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The answer to whether VDI deployments can benefit from high-density hardware is a not-so-simple "sometimes;" it all depends on the problem you need to solve.
High-density servers are likely to increase your cost per desktop, they don't support more advanced multimedia needs yet, and they require you to rethink your storage strategy. But if you have to support a large population of virtual desktop users and your data center floor space is limited, then the premium that comes with high-density hardware could easily be worth it.
A high-density server is one that has more compute power in less space than traditional servers. For example, Dell's PowerEdge FX line of 2u servers can support up to 128 cores of compute. Vendors also offer high-density switching, so you can get 132 ports of 40G connectivity on one switch, for instance. (This might sound a lot like converged infrastructure, and some high-density hardware does fall under the CI umbrella, but the two aren't mutually exclusive.) When you're talking about a highly dense virtual desktop deployment, the term refers to fitting many virtual machines (VMs) on one host. It would be logical to assume that using highly dense hardware to support many virtual desktops brings virtualization deployments to a new level of high density, but that's not necessarily the case.
Is high-density hardware right for VDI?
More vendors are making high-density compute and switching hardware options available. Some obvious use cases for highly dense hardware are database, big data and video applications, but what about VDI?
You might think, "High-density compute means more desktop VMs per host and that's a good thing, end of discussion." But that logic unravels the more you think about it. To really explore whether highly dense hardware is right to support VDI, you must first ask what the constraining factor in most VDI deployments is. It's rarely compute.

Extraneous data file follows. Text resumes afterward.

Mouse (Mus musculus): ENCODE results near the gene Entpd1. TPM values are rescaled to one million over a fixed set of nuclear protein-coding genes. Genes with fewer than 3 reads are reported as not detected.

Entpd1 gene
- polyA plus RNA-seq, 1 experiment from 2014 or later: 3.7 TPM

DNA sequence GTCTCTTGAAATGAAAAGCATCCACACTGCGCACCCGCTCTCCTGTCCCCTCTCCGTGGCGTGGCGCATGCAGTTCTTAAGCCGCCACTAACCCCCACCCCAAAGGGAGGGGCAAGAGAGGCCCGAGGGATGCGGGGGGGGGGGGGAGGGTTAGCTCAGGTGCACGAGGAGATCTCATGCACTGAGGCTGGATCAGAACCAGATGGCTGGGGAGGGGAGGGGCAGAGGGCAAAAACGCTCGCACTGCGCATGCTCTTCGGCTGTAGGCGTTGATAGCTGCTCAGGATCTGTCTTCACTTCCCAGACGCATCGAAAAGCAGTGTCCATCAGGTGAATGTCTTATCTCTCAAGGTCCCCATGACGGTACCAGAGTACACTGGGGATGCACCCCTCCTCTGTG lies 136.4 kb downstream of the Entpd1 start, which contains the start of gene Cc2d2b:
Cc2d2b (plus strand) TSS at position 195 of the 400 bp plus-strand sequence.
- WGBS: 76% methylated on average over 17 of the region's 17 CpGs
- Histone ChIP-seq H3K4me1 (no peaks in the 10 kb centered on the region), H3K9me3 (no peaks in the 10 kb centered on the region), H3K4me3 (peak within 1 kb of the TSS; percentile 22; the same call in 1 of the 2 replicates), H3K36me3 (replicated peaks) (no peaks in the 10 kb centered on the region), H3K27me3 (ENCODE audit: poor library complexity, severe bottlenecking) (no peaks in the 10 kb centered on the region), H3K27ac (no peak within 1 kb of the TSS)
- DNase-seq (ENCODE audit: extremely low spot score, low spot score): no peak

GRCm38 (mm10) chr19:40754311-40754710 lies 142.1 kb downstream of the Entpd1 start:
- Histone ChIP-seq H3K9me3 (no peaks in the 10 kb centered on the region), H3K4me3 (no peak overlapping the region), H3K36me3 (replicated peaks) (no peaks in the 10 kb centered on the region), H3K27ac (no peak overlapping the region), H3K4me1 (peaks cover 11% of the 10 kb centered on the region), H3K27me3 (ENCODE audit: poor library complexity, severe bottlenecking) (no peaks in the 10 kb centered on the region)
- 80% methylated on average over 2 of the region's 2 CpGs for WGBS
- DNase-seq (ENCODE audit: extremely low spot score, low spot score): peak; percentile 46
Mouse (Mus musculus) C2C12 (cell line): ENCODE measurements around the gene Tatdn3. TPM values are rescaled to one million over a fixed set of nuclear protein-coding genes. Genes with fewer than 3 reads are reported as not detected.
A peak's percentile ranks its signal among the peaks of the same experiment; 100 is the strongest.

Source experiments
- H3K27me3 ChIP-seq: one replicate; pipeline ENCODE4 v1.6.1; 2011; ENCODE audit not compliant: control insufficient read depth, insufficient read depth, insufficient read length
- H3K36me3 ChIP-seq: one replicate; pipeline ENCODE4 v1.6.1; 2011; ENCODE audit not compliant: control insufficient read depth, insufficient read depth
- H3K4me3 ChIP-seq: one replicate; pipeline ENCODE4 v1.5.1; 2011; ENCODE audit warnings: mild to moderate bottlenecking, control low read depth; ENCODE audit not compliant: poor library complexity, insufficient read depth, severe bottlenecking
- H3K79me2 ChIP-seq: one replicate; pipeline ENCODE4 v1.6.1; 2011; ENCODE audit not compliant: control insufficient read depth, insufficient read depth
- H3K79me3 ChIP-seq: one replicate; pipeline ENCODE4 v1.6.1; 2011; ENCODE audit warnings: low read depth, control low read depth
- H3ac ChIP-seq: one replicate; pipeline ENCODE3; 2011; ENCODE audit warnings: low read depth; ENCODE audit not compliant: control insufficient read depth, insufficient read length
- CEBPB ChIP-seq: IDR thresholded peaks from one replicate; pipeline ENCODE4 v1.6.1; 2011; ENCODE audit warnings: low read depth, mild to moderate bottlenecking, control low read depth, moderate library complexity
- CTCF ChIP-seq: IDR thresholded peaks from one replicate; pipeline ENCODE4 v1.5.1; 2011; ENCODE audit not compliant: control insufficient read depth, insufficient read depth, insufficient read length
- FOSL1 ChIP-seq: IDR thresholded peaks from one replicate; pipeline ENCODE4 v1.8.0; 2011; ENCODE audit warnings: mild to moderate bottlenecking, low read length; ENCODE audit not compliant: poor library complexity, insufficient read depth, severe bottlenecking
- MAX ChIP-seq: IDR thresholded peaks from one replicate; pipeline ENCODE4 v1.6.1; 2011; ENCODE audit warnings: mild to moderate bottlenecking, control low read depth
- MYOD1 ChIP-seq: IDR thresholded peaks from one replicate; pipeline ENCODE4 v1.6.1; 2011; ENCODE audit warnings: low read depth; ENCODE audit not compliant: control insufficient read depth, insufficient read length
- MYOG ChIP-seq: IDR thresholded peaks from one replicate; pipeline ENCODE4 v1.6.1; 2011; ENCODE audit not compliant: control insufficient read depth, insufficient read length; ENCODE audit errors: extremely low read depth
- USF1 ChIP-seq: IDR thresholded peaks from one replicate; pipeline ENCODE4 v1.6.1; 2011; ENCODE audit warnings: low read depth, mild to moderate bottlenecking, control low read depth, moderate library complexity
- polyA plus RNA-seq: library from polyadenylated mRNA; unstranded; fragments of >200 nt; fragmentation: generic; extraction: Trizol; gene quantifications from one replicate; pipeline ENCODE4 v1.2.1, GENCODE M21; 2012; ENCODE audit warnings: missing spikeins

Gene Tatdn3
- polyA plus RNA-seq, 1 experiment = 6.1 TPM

Most VDI deployments suffer from I/O constraint or reach their memory boundary long before they hit their CPU limit. Looking at high-density hardware platforms that I might build my VDI deployment on, I found that many pack a lot of CPU and bus horsepower into a very small form factor. As a result of the space constraint, you must typically purchase the largest memory chips on the market to keep pace with the available CPU. This increases the cost per VM of your deployments. Because VDI is a cost-per-desktop proposition, this reality probably won't help you get management on board with using high-density hardware for VDI.
The problem with high-density hardware for VDI
Many vendors underestimate the number of IOPS virtual desktops require. I have seen vendor IOPS recommendations for VMs range from 10 steady state IOPS to 400 peak IOPS. These numbers come from theoretical calculations that vendors or resellers sometimes manipulate to sell hardware.
But I live in the real world -- my desktop PC arrives with a SATA disk that delivers 85 IOPS and often constrains my virtual desktop's performance. It runs faster when I replace the disk with a solid state drive.
If you want to move to high-density hardware for VDI and you make the right storage-side upgrades, then your performance won't suffer. But you can't just plug your existing fiber into a shared host bus adapter on highly dense hardware that can handle significantly more traffic than any other port on your storage network and expect great performance.
Finally, let's not forget the most important part about virtual desktops: Users are on the other side them. Some users will overload the VMs by keeping every single program in the image running at the same time. Others will demand better multi-media support, and they could possibly need rendering capabilities. No problem, right? Just offload to an Apex or GPU card.
Not so fast -- many high-density hardware offerings don't support those cards, so buyer beware. If you invest in high-density computing for VDI, you might not be able to use hardware offloading to improve performance until vendors add support to their high-density servers.
Where hyper-converged infrastructure fits
Of course, there is one use case for high-density compute that I haven't touched on yet: hyper-converged infrastructure. Many high-density servers have a large in-chassis capacity for solid state disks that are directly mapped to the compute node. They aren't shared storage, like a SAN.
In a hyper-converged platform where storage and networking are software-defined, these high-density servers create a nice, self-contained option for scale-out VDI. Because everything you need to run the VMs is in-chassis, you can simply add a node of storage, networking or compute anytime you need to scale the environment. This doesn't solve the problem of offload cards, however.
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